Salmon Idaho lies about 20 miles northwest from the estimated birthplace of Sacajewea who was captured at the age of 11 and sold to a Canadian Fur trader named Toussiant Charbonneau. Charbonneau signed on with the Lewis and Clark expedition five years later and brought the 16-year-old Sacajewea as an interpreter. Her notoriety and recognition exceeds her actual role but the most interesting part of Sacajewea’s story occurred in August of 1805 when Lewis and a small advance party crossed the Continental Divide for the first time at Lemhi Pass. They had left the water passageways and were hoping to buy horses to complete their journey. When the explorers finally found the Shoshones, a council was held and Sacajewea was called to interpret. She and the Shoshone chief joyfully recognized each other as brother and sister. This remarkable coincidence resulted with the Indians supplying horses for the Lewis and Clark expedition’s journey over the mountains. Without Sacajewea’s presence, the expedition may never have accomplished their nearly impossible task of reaching the Pacific Ocean and returning.
Paying no homage to the American Indian woman, we merely gassed the bikes and continued towards Challis. The road between Challis and Salmon was another pleasant surprise. The highly technical road was filled with minor elevation changes and very tight, unmarked corners. As with many other roads, the right amount of forward velocity made this one an unexpected treat. The roadside had mass amounts of seagulls plucking bugs from the nearby river. I was mostly ignoring them, but as we neared Challis, one unfortunate gull dove straight into the front wheel. I heard and felt the buzz saw of the spokes and disk rotors chewing the unfortunate bird into an early oblivion. All that remained was a cloud of white feathers and white seagull excrement streaming across the right side of the TL. I was surprised at the negligible effect the bird had on the handling of the bike and my forward momentum. If I was not paying attention, I may not have been aware of anything. However, I had now managed to maim two birds in as many years and all that evening Kris teasingly referred to me as “bird-killer.”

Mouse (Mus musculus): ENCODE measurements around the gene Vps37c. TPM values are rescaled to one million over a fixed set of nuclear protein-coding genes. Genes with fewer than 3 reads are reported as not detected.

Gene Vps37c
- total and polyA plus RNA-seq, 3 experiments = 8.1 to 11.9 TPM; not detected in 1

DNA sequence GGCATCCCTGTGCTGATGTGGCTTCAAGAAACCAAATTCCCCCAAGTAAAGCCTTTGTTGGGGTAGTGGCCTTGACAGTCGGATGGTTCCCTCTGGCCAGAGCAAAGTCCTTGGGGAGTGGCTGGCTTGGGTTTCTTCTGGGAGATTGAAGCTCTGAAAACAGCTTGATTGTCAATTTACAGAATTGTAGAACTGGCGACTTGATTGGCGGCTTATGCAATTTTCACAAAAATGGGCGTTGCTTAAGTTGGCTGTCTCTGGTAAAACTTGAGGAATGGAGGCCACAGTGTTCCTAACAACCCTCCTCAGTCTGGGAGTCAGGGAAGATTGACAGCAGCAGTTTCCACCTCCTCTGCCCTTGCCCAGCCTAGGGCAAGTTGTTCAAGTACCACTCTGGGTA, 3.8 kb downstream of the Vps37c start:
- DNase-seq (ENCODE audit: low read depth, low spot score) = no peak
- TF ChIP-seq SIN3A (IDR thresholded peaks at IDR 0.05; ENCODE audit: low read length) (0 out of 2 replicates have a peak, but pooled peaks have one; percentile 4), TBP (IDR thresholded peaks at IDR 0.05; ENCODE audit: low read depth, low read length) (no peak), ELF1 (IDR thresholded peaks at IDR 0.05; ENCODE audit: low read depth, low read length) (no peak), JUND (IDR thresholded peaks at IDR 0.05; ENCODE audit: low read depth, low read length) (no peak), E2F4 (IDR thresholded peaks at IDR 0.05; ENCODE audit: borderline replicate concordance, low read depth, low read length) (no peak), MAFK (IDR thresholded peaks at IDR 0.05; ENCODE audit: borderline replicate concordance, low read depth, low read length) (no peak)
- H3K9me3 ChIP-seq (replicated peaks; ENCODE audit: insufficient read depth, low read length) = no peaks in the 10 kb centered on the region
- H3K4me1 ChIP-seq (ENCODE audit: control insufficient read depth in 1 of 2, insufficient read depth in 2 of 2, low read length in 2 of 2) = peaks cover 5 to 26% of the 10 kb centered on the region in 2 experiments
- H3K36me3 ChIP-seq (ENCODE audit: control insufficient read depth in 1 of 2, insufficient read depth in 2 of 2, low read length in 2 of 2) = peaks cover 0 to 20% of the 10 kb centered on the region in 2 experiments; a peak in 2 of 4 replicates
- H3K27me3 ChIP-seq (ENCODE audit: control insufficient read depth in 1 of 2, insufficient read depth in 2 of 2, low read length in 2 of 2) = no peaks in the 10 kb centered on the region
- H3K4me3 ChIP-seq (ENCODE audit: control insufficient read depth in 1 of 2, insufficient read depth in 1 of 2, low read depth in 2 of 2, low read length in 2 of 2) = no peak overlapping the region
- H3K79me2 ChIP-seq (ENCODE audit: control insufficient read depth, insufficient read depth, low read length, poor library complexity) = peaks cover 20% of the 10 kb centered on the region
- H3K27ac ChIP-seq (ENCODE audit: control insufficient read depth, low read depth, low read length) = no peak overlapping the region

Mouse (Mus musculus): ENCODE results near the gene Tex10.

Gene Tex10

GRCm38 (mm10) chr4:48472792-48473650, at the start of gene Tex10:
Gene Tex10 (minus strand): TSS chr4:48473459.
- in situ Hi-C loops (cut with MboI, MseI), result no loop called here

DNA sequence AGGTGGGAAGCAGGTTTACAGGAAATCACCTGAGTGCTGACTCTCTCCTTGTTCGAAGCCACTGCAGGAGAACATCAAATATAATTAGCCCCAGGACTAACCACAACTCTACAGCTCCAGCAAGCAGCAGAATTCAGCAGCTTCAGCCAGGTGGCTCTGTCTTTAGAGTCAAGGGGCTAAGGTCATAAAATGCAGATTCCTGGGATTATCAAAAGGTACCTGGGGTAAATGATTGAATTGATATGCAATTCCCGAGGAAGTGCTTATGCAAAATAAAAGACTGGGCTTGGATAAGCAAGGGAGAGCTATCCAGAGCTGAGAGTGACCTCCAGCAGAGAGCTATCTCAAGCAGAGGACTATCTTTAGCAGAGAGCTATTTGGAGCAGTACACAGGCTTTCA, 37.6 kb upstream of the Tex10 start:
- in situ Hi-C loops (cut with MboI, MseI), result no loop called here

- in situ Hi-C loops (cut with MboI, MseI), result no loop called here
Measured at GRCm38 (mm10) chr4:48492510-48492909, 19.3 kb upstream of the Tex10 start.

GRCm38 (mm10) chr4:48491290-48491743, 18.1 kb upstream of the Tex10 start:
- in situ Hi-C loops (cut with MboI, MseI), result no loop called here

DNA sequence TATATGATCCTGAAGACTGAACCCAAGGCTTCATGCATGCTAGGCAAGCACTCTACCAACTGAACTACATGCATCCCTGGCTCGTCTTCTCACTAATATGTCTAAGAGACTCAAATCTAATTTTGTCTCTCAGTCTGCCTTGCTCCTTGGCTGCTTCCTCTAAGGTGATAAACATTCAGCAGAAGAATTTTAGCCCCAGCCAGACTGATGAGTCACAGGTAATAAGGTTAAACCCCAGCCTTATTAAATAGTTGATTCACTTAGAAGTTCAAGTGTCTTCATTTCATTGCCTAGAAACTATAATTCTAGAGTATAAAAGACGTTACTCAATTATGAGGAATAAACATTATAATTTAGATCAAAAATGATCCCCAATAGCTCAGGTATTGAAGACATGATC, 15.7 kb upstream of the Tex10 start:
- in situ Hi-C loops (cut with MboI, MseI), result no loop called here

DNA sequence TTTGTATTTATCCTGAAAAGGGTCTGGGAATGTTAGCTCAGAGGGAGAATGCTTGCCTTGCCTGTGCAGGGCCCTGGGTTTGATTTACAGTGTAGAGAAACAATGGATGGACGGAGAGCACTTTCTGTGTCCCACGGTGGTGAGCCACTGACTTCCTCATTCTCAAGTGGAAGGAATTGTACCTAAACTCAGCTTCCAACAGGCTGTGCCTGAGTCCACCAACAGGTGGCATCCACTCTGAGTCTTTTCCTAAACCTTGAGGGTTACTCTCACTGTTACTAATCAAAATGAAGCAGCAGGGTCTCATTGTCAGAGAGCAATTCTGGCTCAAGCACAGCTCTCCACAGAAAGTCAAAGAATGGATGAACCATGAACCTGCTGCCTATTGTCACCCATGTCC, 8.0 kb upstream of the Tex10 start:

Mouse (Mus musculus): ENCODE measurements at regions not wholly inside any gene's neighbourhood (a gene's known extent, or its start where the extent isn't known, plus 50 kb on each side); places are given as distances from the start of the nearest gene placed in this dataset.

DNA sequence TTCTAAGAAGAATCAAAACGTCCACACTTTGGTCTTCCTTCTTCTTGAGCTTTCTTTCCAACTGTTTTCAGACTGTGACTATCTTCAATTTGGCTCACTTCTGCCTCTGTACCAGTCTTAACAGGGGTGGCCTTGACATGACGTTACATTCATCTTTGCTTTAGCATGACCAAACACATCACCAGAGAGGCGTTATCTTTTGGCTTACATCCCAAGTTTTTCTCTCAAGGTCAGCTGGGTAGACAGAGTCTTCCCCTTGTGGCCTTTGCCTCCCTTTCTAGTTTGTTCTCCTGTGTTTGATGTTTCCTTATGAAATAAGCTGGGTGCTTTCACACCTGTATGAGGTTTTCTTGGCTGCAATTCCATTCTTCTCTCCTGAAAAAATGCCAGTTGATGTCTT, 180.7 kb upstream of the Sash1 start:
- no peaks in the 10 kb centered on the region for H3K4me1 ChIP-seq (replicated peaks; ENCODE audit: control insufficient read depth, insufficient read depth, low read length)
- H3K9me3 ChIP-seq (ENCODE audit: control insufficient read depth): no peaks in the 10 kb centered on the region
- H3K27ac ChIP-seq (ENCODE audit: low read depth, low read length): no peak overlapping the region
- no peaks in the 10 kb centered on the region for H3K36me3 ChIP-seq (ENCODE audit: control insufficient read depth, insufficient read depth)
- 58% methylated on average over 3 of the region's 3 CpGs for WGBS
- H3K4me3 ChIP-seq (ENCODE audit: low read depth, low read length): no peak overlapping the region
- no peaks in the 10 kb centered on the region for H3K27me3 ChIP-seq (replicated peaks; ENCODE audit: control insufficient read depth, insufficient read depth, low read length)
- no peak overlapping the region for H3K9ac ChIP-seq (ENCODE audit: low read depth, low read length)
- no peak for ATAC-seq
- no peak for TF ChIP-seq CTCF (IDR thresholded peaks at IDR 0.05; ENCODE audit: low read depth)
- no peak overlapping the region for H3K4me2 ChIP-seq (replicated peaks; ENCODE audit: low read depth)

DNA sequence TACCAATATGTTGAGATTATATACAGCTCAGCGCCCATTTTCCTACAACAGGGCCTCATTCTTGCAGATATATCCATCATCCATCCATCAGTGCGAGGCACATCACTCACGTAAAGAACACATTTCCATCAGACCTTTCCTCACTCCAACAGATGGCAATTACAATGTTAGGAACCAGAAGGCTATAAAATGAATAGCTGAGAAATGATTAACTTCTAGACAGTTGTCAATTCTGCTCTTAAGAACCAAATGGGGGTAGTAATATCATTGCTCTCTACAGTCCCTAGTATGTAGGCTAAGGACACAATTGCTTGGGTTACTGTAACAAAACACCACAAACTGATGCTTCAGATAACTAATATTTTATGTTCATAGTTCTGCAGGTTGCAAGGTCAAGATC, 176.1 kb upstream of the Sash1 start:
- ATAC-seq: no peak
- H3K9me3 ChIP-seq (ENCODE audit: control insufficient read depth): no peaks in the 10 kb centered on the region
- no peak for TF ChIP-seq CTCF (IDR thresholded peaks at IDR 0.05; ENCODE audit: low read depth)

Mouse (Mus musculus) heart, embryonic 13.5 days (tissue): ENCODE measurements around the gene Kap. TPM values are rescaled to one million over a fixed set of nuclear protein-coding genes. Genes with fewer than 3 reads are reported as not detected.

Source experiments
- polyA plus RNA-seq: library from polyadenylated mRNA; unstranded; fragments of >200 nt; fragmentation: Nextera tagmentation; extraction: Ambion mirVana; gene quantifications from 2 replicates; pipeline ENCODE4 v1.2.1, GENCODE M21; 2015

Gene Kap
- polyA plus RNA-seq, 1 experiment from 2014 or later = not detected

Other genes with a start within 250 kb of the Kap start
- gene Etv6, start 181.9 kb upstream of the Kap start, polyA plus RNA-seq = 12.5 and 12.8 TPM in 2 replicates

We pulled into Challis just as the sun was setting and having enjoyed the atmosphere of Challis in the past, a campground was out of the question. We found the nicest hotel in town and shelled out the advertised $23.50 for the honeymoon suite. The almost clean hotel featured a hot tub in an outdoor gazebo. The gazebo had certainly seen better days, every window was broken out and shards of ragged glass remained stuck in the corners of a few pains. The wood had long since faded to a dull grey and was splintering everywhere it had not been worn smooth with use. The tub was filled with tepid brownish green water complete with grass and dead bugs floating on the surface. We went straight to dinner and enjoyed an equally attractive evening meal. We literally watched as the waitress stopped, between carrying unbreakable plain white Correlle dishes to the few customers, to enjoy a beer and cigarette while she bounced her fussy 6-month old on her knee. It was a classic scene and did little for the palette.